Darragh Martin’s debut novel Future Popes of Ireland tackles love, loss and life’s contrasting moments. The book opens to Pope John Paul II’s 1979 visit to Ireland, and is fundamentally based on how ‘the Popemobile has scarcely shut its doors before the race was on to conceive the first Irish Pope’. Humour mixes with tragedy as Grandma Doyle’s desperate desire to have her grandchild become Pope is contrasted and opposed in a constantly shifting narrative.
The novel spans 40 years of Doyle family history, centring around the Doyle children. In the contemporary timeline, older sister Peg is a graduate student in New York after fleeing Ireland to get an abortion. The triplets born after the Pope’s visit have grown up: John Paul is a YouTube-famous Pope imitator; Rosie a blue-haired environmentalist; and Damien a semi-closeted Green party politician. None of the siblings have a functioning relationship, and only two are in contact with the aging grandmother who raised them. The novel’s political aspirations are obvious, and the book is largely successful in combining the private and political by ascribing different issues to the Doyle siblings.
The contrasts defining life in Ireland between 1979 and today are the binding element of the book. The morning after the Pope’s visit, for example: the film roll with pictures of the Pope is filled up with naked pictures of the expecting and soon to be deceased mother of the Doyle children. This interconnection of sin and virtue, the everyday and the elevated, asks what really matters, and who gets to decide.
Martin makes bold moves with Future Popes of Ireland. The greatest thing about the book is the constantly changing narrative structure. The book moves back and forth in time, gradually revealing how the siblings’ relationship came to be as fractured as it is. In chapters portraying Peg’s teenage infatuation with a posh boy, the narrative is structured around the French phrases they read together. When Rosie despairs about the sisters’ relationship, her frustration takes the form of magazine quizzes. Towards the end, the chapter length rapidly decreases, their urgency underlined by the desperation of never having enough information. This is a clever ploy, as it allows Martin to underline how the political changes affect actual humans. The novel’s form fractures and resettles, underlining the fragility and permanence of family ties.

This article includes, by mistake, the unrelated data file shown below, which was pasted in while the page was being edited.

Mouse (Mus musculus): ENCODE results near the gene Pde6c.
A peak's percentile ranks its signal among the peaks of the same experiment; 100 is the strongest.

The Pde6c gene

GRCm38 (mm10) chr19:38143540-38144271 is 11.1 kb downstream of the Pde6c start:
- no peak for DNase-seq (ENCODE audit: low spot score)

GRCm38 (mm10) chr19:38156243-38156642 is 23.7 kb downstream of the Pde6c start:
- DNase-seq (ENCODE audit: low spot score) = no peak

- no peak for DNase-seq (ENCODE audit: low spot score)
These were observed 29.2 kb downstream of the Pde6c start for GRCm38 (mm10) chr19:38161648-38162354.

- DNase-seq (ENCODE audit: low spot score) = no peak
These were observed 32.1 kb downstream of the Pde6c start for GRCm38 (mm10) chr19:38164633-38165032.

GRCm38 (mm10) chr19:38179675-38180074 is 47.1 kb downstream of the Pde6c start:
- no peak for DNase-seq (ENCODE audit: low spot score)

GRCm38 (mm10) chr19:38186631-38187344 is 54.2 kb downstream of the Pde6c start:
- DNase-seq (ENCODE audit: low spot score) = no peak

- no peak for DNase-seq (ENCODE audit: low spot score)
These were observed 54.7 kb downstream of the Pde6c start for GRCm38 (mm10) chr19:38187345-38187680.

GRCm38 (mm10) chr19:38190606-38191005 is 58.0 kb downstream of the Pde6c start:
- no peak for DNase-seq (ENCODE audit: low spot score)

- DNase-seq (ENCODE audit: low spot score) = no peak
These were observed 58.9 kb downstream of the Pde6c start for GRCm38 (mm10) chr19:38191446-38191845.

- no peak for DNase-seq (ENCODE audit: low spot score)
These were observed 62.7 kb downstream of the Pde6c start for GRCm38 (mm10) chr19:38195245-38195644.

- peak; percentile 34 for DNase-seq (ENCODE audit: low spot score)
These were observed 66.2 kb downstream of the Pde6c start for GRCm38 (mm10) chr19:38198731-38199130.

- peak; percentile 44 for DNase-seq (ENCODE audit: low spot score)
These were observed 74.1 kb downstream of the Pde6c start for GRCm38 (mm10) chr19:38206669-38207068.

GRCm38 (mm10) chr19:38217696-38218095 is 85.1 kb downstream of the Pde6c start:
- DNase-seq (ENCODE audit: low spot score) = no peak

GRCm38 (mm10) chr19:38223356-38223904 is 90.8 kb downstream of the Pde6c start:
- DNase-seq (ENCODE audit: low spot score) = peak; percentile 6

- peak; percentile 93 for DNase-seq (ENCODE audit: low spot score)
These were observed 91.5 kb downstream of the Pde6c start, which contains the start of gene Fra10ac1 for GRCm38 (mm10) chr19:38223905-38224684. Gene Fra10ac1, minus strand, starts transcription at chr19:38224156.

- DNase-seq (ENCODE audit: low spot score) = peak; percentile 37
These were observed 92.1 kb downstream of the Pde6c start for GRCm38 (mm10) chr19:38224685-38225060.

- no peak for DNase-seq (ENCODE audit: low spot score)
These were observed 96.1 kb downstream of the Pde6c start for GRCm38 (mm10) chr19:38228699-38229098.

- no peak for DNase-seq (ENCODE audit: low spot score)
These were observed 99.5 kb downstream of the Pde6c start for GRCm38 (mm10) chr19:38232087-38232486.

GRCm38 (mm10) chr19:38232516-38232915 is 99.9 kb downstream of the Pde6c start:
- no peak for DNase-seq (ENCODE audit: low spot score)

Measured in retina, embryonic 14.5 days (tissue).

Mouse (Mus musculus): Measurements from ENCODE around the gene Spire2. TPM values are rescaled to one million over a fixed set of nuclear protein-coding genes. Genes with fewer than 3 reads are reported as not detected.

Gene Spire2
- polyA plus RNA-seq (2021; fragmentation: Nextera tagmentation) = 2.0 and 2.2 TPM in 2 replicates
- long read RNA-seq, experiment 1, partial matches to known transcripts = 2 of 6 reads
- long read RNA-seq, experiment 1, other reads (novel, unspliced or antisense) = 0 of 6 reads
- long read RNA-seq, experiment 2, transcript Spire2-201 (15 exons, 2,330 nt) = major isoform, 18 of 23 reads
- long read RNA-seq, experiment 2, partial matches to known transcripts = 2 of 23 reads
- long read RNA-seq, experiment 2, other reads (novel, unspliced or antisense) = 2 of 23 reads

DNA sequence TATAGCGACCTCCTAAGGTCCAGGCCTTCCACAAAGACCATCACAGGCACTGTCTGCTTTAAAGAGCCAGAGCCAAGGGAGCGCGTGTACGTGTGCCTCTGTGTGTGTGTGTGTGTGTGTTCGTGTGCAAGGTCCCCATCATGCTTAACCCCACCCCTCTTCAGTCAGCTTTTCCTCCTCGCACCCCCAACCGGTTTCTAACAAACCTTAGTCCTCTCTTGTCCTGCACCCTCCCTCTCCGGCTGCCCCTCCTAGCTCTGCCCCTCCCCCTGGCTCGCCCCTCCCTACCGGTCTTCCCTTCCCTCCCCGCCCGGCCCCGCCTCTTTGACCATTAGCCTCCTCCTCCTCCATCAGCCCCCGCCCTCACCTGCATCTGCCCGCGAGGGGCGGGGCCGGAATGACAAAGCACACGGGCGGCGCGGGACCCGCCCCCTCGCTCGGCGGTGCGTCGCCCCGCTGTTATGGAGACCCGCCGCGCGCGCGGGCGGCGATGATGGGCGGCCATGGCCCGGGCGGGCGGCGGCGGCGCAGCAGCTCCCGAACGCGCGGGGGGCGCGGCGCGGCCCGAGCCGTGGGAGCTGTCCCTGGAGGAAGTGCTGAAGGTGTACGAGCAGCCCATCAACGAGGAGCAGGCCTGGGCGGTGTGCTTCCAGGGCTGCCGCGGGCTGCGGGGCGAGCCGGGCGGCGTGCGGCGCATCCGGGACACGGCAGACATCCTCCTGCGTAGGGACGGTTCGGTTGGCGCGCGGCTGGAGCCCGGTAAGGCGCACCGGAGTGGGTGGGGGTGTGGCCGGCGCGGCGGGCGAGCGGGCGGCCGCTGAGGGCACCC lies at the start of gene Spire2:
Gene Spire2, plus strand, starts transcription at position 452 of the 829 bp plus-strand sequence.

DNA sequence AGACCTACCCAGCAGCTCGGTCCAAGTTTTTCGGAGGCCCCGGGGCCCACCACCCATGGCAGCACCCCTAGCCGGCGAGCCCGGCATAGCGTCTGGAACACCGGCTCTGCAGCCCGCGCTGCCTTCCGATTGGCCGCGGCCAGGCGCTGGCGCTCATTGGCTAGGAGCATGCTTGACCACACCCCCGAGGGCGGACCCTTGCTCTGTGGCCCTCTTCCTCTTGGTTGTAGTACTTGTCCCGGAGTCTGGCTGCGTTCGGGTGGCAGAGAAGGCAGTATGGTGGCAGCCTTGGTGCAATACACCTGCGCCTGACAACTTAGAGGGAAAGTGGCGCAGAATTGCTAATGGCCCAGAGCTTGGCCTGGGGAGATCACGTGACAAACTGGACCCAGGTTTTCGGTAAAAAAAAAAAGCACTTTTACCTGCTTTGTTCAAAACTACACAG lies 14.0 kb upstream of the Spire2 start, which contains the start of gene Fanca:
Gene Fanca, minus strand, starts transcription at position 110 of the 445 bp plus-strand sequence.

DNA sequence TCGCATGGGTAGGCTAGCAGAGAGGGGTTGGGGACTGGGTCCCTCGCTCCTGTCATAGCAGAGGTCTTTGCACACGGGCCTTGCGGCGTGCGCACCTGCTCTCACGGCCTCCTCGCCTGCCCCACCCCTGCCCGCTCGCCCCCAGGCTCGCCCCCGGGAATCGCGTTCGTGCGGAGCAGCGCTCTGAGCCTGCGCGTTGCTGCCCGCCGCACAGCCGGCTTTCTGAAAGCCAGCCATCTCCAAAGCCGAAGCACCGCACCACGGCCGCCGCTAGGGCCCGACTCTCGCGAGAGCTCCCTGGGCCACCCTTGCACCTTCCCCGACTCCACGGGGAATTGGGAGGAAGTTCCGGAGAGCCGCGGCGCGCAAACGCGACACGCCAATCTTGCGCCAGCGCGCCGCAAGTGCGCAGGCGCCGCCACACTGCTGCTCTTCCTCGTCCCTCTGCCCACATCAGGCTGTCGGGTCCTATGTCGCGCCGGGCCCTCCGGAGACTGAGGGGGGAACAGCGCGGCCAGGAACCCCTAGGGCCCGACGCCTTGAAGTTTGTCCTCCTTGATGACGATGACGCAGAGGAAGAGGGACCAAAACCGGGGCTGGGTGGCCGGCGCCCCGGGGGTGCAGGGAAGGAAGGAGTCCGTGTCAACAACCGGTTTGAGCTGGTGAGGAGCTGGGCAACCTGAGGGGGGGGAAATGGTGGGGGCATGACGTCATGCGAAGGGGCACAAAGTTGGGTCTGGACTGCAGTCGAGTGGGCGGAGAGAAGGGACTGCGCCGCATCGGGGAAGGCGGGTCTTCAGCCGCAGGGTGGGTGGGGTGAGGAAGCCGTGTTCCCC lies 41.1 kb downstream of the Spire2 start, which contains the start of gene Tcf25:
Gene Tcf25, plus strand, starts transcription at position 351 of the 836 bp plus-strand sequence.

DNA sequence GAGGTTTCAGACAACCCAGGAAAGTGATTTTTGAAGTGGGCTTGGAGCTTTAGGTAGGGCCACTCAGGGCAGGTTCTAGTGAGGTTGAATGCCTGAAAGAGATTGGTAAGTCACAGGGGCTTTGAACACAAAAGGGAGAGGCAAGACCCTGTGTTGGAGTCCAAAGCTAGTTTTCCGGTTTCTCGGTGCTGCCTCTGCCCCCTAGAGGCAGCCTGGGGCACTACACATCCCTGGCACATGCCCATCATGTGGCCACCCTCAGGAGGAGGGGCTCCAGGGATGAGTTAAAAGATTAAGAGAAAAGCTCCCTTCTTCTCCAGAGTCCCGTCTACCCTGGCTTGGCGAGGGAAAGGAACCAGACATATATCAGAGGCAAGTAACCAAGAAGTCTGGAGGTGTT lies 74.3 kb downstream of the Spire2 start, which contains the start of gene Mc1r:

Future Popes of Ireland takes its reader from 1979 and Pope John Paul II to Barack Obama’s visit in 2011. The novel is an excellent consideration of a tumultuous period in modern Ireland through the eyes of a turbulent family. While largely outstanding, the book sometimes tries to do too much at once, and occasionally swerves on the predictable and obvious. However, the novel’s wit in observations like ‘shortly after her First Confession, Peg Doyle succumbed to the first sin that every Catholic girl commits once she reaches the age of reason: unbridled vanity in the face of one white Communion Dress’, and ability to see the humans in the situation carries it through. Martin has written an impressive debut examining recent Irish history with abundant charm, humour, and affection.
Future Popes of Ireland is published by 4th Estate